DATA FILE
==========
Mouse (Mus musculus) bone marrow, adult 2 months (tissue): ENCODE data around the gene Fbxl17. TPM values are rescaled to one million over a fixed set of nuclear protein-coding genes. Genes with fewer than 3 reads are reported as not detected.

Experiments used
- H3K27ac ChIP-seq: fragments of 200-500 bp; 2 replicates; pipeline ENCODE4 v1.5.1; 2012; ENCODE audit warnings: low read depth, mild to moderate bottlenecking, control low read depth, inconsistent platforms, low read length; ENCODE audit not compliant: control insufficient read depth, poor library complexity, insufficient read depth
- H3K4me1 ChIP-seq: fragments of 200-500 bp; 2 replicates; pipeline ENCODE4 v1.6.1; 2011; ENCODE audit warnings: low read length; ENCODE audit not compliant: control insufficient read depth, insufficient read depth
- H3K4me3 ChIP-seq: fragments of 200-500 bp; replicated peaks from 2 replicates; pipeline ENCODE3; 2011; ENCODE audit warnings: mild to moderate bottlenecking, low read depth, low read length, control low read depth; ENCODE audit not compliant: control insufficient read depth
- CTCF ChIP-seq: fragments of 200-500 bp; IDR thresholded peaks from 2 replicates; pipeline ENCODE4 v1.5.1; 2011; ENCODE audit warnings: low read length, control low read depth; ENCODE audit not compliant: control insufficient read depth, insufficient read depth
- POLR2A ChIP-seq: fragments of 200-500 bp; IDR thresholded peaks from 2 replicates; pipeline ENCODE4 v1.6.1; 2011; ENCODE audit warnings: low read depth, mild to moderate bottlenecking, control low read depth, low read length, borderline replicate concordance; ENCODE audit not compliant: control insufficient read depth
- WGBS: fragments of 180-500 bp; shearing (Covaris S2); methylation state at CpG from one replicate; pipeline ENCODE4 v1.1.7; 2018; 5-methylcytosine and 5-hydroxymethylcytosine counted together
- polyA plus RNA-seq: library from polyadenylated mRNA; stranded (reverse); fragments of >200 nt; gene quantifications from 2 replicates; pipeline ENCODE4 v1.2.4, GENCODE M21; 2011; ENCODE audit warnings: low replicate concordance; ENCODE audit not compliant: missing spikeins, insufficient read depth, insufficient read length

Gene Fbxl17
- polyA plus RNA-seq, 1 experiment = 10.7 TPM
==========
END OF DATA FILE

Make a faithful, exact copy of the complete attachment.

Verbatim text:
Mouse (Mus musculus) bone marrow, adult 2 months (tissue): ENCODE data around the gene Fbxl17. TPM values are rescaled to one million over a fixed set of nuclear protein-coding genes. Genes with fewer than 3 reads are reported as not detected.

Experiments used
- H3K27ac ChIP-seq: fragments of 200-500 bp; 2 replicates; pipeline ENCODE4 v1.5.1; 2012; ENCODE audit warnings: low read depth, mild to moderate bottlenecking, control low read depth, inconsistent platforms, low read length; ENCODE audit not compliant: control insufficient read depth, poor library complexity, insufficient read depth
- H3K4me1 ChIP-seq: fragments of 200-500 bp; 2 replicates; pipeline ENCODE4 v1.6.1; 2011; ENCODE audit warnings: low read length; ENCODE audit not compliant: control insufficient read depth, insufficient read depth
- H3K4me3 ChIP-seq: fragments of 200-500 bp; replicated peaks from 2 replicates; pipeline ENCODE3; 2011; ENCODE audit warnings: mild to moderate bottlenecking, low read depth, low read length, control low read depth; ENCODE audit not compliant: control insufficient read depth
- CTCF ChIP-seq: fragments of 200-500 bp; IDR thresholded peaks from 2 replicates; pipeline ENCODE4 v1.5.1; 2011; ENCODE audit warnings: low read length, control low read depth; ENCODE audit not compliant: control insufficient read depth, insufficient read depth
- POLR2A ChIP-seq: fragments of 200-500 bp; IDR thresholded peaks from 2 replicates; pipeline ENCODE4 v1.6.1; 2011; ENCODE audit warnings: low read depth, mild to moderate bottlenecking, control low read depth, low read length, borderline replicate concordance; ENCODE audit not compliant: control insufficient read depth
- WGBS: fragments of 180-500 bp; shearing (Covaris S2); methylation state at CpG from one replicate; pipeline ENCODE4 v1.1.7; 2018; 5-methylcytosine and 5-hydroxymethylcytosine counted together
- polyA plus RNA-seq: library from polyadenylated mRNA; stranded (reverse); fragments of >200 nt; gene quantifications from 2 replicates; pipeline ENCODE4 v1.2.4, GENCODE M21; 2011; ENCODE audit warnings: low replicate concordance; ENCODE audit not compliant: missing spikeins, insufficient read depth, insufficient read length

Gene Fbxl17
- polyA plus RNA-seq, 1 experiment = 10.7 TPM